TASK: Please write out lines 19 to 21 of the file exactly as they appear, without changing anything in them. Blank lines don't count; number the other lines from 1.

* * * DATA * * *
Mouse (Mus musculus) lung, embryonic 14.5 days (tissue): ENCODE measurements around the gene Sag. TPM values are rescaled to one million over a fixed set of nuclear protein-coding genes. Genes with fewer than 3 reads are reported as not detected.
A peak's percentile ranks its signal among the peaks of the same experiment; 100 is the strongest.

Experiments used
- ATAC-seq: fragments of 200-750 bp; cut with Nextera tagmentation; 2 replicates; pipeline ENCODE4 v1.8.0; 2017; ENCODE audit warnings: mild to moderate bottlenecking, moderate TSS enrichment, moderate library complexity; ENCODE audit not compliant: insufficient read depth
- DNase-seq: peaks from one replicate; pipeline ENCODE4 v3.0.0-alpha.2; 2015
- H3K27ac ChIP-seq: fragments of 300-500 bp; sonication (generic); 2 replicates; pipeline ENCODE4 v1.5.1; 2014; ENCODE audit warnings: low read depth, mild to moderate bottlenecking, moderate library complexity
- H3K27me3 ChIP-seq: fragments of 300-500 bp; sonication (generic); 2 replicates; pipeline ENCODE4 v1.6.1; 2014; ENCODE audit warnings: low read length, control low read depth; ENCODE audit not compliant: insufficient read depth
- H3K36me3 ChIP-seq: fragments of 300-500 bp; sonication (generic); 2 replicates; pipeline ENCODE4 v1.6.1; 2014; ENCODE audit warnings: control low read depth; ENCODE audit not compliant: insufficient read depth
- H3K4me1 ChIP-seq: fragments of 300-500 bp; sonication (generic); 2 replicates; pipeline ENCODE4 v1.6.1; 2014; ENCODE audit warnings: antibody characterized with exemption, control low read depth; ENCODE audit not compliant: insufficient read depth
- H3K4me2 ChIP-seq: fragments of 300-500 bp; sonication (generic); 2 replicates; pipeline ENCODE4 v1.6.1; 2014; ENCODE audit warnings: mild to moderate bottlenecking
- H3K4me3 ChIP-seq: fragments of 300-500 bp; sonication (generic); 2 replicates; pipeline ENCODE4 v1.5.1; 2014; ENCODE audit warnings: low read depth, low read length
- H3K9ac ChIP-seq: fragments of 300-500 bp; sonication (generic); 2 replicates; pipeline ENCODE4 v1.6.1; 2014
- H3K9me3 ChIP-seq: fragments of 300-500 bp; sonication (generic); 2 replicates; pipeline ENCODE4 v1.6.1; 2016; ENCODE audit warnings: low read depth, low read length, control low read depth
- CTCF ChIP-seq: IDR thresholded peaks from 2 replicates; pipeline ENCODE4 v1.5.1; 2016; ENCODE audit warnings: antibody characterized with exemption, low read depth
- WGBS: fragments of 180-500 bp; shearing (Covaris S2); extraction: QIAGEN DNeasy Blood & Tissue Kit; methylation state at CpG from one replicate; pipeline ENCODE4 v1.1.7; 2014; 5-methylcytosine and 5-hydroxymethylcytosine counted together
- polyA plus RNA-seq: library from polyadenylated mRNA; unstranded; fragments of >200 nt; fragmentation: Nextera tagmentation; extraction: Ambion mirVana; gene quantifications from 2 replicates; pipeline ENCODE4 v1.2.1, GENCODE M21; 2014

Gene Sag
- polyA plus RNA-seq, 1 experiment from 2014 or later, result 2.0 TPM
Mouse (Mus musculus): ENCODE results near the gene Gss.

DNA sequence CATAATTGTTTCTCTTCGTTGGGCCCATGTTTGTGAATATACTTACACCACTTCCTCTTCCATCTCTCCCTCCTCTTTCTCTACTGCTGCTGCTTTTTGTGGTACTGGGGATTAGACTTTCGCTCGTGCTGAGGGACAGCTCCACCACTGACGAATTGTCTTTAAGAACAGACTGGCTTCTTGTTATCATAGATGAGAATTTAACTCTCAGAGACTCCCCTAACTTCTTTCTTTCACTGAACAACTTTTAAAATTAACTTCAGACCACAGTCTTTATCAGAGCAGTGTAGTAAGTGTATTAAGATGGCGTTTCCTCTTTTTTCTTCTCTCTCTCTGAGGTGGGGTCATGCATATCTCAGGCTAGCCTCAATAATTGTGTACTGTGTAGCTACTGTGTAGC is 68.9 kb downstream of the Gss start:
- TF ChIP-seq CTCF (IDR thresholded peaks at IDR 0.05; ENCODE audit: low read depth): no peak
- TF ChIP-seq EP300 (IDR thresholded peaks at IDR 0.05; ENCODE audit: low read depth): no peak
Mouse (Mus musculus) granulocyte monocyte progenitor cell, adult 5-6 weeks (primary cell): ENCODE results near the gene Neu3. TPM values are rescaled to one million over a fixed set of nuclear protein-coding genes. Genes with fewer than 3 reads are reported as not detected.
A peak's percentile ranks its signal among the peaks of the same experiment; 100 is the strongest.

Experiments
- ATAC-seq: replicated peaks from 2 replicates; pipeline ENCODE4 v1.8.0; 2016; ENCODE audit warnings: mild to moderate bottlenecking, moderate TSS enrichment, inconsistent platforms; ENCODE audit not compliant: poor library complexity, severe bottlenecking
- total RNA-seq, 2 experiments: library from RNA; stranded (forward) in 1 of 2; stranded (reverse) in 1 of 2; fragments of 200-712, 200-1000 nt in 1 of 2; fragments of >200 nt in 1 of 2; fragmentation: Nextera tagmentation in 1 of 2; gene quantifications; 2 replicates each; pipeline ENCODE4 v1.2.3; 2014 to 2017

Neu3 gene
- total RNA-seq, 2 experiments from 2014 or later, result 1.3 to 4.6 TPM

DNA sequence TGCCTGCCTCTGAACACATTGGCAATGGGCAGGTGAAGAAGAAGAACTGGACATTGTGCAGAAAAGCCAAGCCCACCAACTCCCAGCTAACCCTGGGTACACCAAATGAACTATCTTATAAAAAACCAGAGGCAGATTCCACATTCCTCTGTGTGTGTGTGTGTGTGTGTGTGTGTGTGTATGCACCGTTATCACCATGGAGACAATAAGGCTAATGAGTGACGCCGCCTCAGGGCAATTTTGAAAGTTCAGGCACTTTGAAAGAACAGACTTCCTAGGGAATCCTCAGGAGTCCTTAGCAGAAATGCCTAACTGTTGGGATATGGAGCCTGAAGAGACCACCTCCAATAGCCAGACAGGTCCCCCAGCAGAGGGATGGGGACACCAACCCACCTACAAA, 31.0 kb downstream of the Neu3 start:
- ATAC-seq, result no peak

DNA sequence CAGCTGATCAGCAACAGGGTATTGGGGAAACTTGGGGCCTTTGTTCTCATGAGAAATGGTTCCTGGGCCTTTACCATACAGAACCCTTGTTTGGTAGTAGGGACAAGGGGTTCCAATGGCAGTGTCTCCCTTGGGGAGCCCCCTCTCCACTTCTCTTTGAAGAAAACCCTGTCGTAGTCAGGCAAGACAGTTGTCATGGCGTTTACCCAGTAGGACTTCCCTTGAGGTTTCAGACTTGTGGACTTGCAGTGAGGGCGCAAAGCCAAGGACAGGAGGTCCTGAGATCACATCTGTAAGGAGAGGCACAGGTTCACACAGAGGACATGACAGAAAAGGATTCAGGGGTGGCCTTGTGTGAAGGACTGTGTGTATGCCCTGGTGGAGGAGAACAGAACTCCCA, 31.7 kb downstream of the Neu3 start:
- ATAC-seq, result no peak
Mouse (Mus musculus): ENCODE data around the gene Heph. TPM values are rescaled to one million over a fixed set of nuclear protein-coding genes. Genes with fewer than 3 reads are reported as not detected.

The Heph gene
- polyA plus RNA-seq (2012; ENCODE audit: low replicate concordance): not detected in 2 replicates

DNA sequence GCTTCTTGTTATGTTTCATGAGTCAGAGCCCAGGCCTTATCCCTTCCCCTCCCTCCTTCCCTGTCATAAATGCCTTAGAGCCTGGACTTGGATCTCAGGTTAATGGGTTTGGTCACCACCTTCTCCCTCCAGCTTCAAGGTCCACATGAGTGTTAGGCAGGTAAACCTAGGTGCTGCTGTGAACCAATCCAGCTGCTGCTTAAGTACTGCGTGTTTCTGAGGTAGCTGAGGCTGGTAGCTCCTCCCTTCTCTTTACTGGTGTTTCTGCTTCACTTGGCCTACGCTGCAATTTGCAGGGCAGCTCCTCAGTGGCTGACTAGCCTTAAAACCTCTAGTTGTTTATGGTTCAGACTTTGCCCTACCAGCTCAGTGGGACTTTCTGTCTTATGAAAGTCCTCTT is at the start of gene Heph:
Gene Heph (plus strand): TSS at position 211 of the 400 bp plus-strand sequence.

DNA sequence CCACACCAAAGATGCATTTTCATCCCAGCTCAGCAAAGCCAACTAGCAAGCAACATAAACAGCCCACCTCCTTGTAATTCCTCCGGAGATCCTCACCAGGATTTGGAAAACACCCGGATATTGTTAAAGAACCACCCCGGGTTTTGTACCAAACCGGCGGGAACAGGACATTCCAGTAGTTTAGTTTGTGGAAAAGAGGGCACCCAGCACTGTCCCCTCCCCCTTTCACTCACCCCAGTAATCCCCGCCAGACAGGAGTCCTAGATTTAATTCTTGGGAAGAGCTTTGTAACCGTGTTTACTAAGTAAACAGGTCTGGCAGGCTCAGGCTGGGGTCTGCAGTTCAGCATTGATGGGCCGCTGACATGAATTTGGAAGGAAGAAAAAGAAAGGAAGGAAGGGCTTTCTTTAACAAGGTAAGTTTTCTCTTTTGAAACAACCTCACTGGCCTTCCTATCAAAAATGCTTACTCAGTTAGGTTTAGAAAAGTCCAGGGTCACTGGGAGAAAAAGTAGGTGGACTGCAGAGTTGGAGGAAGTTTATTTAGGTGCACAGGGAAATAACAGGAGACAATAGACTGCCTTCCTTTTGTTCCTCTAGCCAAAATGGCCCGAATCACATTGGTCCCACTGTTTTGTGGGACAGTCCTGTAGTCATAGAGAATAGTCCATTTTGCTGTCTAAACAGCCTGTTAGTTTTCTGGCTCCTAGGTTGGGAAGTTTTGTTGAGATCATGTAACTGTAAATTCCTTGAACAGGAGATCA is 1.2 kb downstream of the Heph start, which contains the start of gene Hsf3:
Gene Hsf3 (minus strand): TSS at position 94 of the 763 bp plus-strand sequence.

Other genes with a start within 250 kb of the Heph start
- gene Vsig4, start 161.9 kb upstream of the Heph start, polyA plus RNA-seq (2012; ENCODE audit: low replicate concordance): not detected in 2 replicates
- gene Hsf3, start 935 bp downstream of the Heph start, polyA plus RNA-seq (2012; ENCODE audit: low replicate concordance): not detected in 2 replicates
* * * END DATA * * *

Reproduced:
Mouse (Mus musculus): ENCODE results near the gene Gss.

DNA sequence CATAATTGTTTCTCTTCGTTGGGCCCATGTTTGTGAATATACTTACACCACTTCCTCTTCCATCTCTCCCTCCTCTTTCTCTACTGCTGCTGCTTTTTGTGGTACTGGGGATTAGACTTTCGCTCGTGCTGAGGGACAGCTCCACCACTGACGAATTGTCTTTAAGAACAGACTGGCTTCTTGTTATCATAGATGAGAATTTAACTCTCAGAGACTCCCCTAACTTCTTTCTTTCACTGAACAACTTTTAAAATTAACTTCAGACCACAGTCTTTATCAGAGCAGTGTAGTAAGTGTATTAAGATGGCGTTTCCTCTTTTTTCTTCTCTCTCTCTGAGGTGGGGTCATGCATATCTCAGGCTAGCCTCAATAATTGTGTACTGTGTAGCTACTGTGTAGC is 68.9 kb downstream of the Gss start:
- TF ChIP-seq CTCF (IDR thresholded peaks at IDR 0.05; ENCODE audit: low read depth): no peak